PRATTVILLE — The number of parents protesting the inclusion of a number of LGBTQ+ children’s books at the Prattville Autauga Library is growing, with no signs of stopping.

Tension has built over the last month after 1819 News reported on several mothers expressing concern with LGBTQ+ children’s books in the library, available for any child to grab at will.

The mothers took five initial books to the library board, but the board delivered minute changes in classification to three of the books, a decision that was less-than satiating for those that opposed the books.

See Also: Prattville library keeps LGBTQ children's books — Parents plan to take fight to City Council and County Commission

The small gaggle of mothers has grown since the initial reporting from 1819 News, and an assortment of men and women addressed the Prattville City Council on Tuesday evening.

Repeatedly, speakers clarified they were not seeking a total ban on the books. Instead, most said they would be content moving the content out of the children’s section and into a dedicated area where parents could consent to their children viewing the material.

After the first speaker opposed the books, councilman Blair Gornto asked why people were addressing the council since they had already established “there is nothing the city council can do on this matter.”

Council president Lora Lee Boone responded by saying they allow people to make public comments regardless of the content.

“While I am in agreement with you that they are speaking to the wind when the library committee is who they should be speaking with, that is where we are legally,” Boone said.

Several speakers pointed out that not only does the council choose half of the library board appointees, but the council also distributes funding and can pass ordinances prohibiting the types of books in question.

Matt and Laura Clark attended. Matt Clark is the president of the Alabama Center for Law and Liberty, a non-profit law firm with several key victories, especially in challenging COVID shutdowns and vaccine mandates.

“I know as well as you do that you have the power to do something,” said Laura Clark. “You do, you know it; you do not want to do it.”

She continued, “You adopt the policy. You create the ordinance. And, if you don’t, believe me, I am working on a bill right now with the legislature to make sure that happens, and I will ask that it’s named after Prattville; and that’s not a name you want.”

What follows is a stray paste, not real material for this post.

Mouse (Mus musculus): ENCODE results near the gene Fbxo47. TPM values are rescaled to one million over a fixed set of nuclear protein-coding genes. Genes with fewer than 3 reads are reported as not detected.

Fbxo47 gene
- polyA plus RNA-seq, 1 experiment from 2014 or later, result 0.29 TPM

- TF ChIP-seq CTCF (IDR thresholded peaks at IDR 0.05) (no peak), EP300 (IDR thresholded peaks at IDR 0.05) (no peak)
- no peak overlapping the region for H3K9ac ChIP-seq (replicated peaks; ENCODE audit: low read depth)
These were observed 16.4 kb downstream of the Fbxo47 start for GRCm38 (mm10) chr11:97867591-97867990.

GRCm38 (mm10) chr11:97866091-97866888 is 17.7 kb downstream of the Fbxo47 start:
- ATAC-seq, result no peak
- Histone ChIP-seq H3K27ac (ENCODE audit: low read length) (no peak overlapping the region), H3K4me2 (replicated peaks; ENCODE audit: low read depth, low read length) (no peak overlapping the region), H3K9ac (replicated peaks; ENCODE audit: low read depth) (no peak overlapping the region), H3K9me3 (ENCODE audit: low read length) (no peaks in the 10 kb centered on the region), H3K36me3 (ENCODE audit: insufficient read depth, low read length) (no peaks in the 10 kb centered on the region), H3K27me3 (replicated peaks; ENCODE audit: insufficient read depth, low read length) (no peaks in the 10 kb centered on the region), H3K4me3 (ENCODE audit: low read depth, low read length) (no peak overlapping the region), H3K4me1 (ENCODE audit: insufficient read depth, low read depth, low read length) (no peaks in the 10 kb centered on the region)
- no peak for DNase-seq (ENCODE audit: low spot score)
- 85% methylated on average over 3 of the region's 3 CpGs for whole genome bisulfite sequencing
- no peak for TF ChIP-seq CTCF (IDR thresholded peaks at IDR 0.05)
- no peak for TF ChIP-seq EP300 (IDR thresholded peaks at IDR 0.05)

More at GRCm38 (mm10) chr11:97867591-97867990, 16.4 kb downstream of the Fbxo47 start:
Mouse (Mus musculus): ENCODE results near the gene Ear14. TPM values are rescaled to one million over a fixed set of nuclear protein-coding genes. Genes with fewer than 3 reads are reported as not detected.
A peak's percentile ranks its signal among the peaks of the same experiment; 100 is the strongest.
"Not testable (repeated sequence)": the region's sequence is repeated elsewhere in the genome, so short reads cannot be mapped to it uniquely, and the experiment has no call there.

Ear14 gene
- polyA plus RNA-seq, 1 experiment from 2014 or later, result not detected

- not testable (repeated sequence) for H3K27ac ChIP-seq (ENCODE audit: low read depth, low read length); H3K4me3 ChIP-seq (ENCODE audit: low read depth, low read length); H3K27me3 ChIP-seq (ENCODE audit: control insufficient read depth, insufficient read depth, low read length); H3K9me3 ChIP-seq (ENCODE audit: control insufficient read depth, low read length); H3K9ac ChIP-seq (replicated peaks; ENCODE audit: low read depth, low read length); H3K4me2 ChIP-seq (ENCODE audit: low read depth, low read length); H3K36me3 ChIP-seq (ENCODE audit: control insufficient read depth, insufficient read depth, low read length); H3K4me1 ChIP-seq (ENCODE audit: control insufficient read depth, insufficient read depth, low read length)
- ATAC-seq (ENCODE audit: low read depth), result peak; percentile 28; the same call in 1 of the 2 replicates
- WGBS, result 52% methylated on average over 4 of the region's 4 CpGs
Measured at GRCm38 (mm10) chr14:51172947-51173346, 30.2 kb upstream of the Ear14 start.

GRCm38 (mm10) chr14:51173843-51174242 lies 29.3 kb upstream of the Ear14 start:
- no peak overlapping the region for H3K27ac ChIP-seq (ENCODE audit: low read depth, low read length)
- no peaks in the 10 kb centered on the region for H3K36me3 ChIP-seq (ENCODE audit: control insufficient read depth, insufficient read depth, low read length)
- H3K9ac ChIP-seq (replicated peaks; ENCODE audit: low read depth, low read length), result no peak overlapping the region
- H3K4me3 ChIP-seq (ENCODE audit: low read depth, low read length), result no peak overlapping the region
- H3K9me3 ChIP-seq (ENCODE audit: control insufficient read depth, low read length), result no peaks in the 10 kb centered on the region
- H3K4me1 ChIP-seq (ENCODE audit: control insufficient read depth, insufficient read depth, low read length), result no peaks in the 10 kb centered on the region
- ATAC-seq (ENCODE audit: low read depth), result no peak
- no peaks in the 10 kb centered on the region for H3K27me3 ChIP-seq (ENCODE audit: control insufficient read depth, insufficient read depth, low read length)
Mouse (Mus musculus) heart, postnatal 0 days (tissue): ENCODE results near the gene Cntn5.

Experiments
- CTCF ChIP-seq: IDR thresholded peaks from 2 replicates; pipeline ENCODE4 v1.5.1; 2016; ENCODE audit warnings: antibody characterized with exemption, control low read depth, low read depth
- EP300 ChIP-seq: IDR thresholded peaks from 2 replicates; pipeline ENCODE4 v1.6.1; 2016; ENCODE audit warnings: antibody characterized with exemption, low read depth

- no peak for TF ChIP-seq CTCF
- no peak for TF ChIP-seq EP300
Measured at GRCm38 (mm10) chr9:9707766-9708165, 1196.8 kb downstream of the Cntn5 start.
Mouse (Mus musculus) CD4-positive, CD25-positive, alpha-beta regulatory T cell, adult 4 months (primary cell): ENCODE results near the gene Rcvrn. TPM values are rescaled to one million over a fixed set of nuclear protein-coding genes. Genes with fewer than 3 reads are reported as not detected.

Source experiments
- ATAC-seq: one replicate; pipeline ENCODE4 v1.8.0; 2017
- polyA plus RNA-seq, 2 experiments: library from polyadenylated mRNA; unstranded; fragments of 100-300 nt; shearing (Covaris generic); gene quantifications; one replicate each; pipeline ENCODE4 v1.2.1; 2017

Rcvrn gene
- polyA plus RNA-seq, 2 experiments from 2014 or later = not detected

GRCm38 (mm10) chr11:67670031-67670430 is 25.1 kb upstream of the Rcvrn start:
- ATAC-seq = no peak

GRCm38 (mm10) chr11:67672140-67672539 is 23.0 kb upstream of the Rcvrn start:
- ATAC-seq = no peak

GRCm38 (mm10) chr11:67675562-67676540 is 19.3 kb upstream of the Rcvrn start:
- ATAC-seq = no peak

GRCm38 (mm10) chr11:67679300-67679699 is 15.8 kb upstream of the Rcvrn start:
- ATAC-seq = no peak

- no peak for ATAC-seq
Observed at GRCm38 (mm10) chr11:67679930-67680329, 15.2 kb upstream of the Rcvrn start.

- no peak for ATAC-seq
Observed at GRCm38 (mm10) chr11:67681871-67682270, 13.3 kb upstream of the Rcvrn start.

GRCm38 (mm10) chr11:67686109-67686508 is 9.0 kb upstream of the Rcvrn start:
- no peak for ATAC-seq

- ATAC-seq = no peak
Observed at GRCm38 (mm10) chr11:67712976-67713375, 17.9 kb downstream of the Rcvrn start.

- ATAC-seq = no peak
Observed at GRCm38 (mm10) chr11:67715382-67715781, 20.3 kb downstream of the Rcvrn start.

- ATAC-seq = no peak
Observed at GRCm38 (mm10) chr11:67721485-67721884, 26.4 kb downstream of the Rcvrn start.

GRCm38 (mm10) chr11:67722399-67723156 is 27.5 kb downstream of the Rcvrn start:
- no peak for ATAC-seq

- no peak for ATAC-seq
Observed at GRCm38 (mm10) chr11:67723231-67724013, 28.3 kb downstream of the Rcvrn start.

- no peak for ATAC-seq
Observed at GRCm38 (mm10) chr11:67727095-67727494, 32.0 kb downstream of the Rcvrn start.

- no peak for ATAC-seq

"What we do want is parents to be able to have informed consent with what they want their kids to get into,” Matt Clark said. “Our issue isn't that these books exist or that they’re in the library. It's that they’re flying under the radar and getting into kid’s hands.”

“Ladies and gentlemen, I don’t know if you’ve received bad counsel, but you do have the jurisdiction in order to step in and do something with the library," he added. "There is a statute on the books that does give the library discretion on how to handle things; that’s just common sense. But at the end of the day, the city council still has plenary power over the public’s safety, health and morals; those are classically known as the police powers.”

Matt Clark went on to detail some resolutions and ordinances that the council could pass to address the books. He also said the council could cut funding for the books in question or even replace the three appointees under the council’s purview.

One speaker, John Brown, said including the books is wrong because it lies to children, also pointing to the rapid increase in LGBTQ+ identifying youth, disproportionate to any increase found in adults.

“Why is it when a child is biologically shown to be one of the two genders, they can be whatever they want in their own mind?” Brown asked. “If a young, 90-pound girl is starving herself because she feels her body is 190 pounds, we don’t affirm the lie and celebrate that lie. If we truly love someone, we don’t affirm the lie; we affirm the truth.”

Several locals who supported the books’ inclusion also attended, many claiming the opposition wanted to relegate members of the LGBTQ community to the shadows.

“The rainbow warriors are here in Prattville, and we are not going anywhere,” said local resident Adam Hunt. “As long as you are fighting this issue, we will fight, too.”

“We are not asking you to ban books,” said Laura Clark. “We are not asking you to say that LGBTQ people don’t matter, don’t exist. You are going to hear that argument: ‘You just don’t want us to exist.’ Which has the logical acumen of a wife who is pregnant or on her period, looking at her husband who forgot to take out the trash and saying, ‘You just don’t love me anymore.’ [The] same amount of logic.”

Another supporter of including the books invited members of the LGBTQ community to go request more books, and to “make the library more gay.”

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